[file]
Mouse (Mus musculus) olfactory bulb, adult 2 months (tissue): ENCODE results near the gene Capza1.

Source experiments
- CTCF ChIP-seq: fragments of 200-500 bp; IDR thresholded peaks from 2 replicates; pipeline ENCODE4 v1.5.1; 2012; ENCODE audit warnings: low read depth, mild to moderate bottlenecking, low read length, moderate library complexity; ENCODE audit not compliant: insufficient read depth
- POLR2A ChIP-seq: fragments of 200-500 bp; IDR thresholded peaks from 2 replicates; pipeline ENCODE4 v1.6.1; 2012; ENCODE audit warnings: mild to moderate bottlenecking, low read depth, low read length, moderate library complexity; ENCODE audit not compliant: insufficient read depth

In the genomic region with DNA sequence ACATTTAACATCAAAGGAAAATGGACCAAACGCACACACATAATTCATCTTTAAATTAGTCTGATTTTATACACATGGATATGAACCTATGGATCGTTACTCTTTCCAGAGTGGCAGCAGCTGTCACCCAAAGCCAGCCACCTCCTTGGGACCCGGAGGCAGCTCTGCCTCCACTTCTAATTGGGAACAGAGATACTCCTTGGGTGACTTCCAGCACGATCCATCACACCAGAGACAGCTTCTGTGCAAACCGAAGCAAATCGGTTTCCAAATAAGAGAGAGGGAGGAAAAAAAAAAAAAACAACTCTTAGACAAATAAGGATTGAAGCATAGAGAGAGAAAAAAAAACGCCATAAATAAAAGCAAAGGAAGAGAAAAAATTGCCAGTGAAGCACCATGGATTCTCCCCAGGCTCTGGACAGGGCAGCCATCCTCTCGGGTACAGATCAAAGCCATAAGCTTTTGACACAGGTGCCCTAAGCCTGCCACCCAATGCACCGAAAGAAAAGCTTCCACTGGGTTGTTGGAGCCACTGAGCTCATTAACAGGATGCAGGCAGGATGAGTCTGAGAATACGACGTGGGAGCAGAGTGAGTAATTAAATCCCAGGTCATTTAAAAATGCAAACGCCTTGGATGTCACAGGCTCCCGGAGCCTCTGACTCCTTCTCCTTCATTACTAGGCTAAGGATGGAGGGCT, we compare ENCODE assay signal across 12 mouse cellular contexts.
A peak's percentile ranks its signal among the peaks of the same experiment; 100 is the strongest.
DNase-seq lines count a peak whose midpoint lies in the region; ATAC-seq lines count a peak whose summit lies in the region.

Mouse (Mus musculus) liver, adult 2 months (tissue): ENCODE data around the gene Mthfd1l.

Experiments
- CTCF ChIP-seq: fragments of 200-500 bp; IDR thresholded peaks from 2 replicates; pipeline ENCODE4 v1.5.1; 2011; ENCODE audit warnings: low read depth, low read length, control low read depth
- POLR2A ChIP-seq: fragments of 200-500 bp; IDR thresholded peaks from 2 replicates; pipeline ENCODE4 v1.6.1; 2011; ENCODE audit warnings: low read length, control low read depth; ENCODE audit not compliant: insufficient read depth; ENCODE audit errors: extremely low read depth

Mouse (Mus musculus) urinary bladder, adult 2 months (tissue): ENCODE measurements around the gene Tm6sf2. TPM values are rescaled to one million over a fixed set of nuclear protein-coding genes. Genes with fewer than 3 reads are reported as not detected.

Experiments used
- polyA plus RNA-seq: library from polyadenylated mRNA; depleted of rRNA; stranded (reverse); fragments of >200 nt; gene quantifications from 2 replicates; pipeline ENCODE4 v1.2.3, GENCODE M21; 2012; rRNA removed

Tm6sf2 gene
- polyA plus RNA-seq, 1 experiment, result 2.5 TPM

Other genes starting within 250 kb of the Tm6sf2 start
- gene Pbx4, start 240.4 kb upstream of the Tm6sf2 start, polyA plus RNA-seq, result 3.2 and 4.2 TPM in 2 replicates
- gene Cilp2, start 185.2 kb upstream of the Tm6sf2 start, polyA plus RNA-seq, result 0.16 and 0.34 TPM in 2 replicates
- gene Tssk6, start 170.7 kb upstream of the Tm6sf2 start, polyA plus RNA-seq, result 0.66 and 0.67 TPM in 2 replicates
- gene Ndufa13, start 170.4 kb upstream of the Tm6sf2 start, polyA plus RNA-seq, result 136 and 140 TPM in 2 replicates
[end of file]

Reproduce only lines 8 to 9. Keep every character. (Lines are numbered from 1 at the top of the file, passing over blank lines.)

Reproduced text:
Mouse (Mus musculus) liver, adult 2 months (tissue): ENCODE data around the gene Mthfd1l.

Experiments